If you can put aside the flaws and suspend disbelief, there is some enjoyment to be found in “Man on a Ledge”. It’s impossible to take seriously and I have no doubt you’ll be shaking your head more than once. But “Man on a Ledge” is a harmless film with some cool action and fun moments. And while it’s a decent little afternoon diversion, it’s an action thriller that’s ultimately forgettable. Check it out if you have some free time. Otherwise, you can probably find something better to watch.

“DEFIANCE” – 4 STARS

Edward Zwick’s 2008 World War 2 movie “Defiance” is an intriguing look at the Nazi’s invasion and ultimate occupation of Belarus. As with every other German occupation, the brutality was rampant and the death tolls were high. The Nazi’s stormed through the countryside, destroying villages, killing hundreds of thousands of civilians, and shipping hundreds of thousands more to forced labor camps. As expected the Jewish population was hit particularly hard. This is the harsh and troubled setting for Zwick’s film.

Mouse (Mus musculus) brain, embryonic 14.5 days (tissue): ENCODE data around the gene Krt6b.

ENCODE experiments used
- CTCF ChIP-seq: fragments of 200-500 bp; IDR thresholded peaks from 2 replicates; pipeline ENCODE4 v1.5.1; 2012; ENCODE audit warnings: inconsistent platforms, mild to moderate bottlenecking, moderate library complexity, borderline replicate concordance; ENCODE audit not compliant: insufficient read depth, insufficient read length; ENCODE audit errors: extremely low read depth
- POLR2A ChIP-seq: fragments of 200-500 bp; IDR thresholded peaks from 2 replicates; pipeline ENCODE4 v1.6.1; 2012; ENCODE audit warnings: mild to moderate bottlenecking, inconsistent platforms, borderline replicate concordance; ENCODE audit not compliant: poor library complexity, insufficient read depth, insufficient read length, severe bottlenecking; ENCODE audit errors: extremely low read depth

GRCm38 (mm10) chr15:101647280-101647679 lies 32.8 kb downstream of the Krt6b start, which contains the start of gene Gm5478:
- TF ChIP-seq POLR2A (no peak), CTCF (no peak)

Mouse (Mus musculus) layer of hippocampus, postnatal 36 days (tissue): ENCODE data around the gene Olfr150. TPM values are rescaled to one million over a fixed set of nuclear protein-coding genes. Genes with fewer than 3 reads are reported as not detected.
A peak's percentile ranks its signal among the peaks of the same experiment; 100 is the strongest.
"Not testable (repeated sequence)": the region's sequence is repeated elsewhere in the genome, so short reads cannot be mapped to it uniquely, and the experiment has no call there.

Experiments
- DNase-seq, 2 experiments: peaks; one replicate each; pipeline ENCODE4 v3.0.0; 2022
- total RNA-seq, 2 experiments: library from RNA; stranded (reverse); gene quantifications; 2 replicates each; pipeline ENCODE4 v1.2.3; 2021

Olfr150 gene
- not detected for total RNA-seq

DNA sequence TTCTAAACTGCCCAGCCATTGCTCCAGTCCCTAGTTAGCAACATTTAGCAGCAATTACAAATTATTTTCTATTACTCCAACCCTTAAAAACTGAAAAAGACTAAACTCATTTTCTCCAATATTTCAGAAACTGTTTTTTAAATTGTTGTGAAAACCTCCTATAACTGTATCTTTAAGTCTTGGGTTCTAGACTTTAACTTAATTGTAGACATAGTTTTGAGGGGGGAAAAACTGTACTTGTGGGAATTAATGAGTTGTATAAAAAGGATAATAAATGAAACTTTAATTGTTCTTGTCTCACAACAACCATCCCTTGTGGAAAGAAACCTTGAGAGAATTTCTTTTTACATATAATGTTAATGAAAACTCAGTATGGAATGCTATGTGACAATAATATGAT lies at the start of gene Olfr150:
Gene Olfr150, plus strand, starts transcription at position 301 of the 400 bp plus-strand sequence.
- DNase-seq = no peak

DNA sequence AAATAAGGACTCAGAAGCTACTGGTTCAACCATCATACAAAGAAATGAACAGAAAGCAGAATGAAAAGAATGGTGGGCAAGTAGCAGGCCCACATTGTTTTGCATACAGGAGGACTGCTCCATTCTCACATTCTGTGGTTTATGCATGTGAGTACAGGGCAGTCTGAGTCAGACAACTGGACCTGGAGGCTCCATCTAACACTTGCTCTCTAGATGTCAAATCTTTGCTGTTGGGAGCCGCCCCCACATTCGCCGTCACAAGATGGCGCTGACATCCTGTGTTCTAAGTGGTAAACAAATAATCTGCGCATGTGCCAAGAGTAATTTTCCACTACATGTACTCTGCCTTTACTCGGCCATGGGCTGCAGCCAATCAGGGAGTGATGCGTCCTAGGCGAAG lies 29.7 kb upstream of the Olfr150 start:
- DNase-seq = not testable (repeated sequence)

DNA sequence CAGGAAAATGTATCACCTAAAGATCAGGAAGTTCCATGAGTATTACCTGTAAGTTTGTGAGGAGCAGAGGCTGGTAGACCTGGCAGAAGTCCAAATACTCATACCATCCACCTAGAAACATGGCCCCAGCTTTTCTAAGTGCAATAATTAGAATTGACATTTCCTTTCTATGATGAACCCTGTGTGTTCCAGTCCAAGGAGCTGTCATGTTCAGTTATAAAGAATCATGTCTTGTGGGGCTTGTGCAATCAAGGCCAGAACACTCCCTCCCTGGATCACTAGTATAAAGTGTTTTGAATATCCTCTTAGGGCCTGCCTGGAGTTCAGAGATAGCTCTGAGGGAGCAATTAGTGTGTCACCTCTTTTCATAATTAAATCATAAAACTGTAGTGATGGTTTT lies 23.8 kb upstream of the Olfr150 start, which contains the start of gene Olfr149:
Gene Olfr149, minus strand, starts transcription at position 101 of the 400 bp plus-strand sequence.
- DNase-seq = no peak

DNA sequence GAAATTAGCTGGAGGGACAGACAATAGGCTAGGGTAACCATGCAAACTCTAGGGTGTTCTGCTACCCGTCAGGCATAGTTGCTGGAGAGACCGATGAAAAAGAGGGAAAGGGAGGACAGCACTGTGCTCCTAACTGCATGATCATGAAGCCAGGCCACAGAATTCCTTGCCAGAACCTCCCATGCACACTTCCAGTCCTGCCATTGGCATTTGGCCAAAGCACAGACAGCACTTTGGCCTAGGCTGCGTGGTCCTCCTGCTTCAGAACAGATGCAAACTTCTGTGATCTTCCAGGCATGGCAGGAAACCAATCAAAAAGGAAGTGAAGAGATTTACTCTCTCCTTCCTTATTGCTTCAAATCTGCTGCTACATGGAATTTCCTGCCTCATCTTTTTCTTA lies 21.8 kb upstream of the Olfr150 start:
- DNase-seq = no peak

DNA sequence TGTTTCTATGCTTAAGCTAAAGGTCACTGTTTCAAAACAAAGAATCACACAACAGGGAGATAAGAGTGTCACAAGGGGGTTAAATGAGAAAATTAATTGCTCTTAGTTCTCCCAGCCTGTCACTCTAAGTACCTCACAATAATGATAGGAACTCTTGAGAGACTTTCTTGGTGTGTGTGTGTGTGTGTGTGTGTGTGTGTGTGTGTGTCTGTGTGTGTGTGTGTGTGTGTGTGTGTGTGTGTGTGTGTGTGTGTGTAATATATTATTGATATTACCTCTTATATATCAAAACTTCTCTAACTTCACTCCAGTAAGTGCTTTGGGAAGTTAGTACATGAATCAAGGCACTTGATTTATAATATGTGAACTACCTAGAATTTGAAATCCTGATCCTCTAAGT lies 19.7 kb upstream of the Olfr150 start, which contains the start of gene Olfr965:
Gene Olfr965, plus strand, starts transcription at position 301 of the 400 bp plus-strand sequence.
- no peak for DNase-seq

“Defiance” is based on the true story of the four Bielski brothers. After their parents are murdered by Nazi sympathizers, the brothers flee to the forest to avoid the German atrocities which are spreading from village to village. While there, they come across fellow Jews who are also seeking refuge. While hesitant at first, the brothers agree to help protect them. In order to survive, they begin making trips into occupied villages where they swipe food and supplies and are assisted by a few sympathetic farmers. The Bielskis also see their numbers grow as more and more Jews came to be under their protection. In a span of over two difficult years, it’s said that over 1,200 Jews were saved by the Bielski’s efforts.

Daniel Craig plays Tuvia, the oldest brother who finds himself the leader of their forest community. At first his perspective is controlled by his desire for revenge. But over time as he connects more with the people under his care, he begins to see things differently. His tough, burly brother Zus (Liev Schreiber) has a different approach which at times causes friction between the two. Craig is an excellent actor and he is very good here. I’ve always liked Liev Schreiber and have felt that due to some of his past roles he is often time underappreciated. He’s also really good here and shares some fantastic scenes with Craig. I also enjoyed Jaime Bell as their younger brother Asael and Mia Wasikowska as young Jewish girl he becomes involved with. The movie also features strong supporting work from Alexa Davalos, Mark Feuerstein, and Allan Corduner.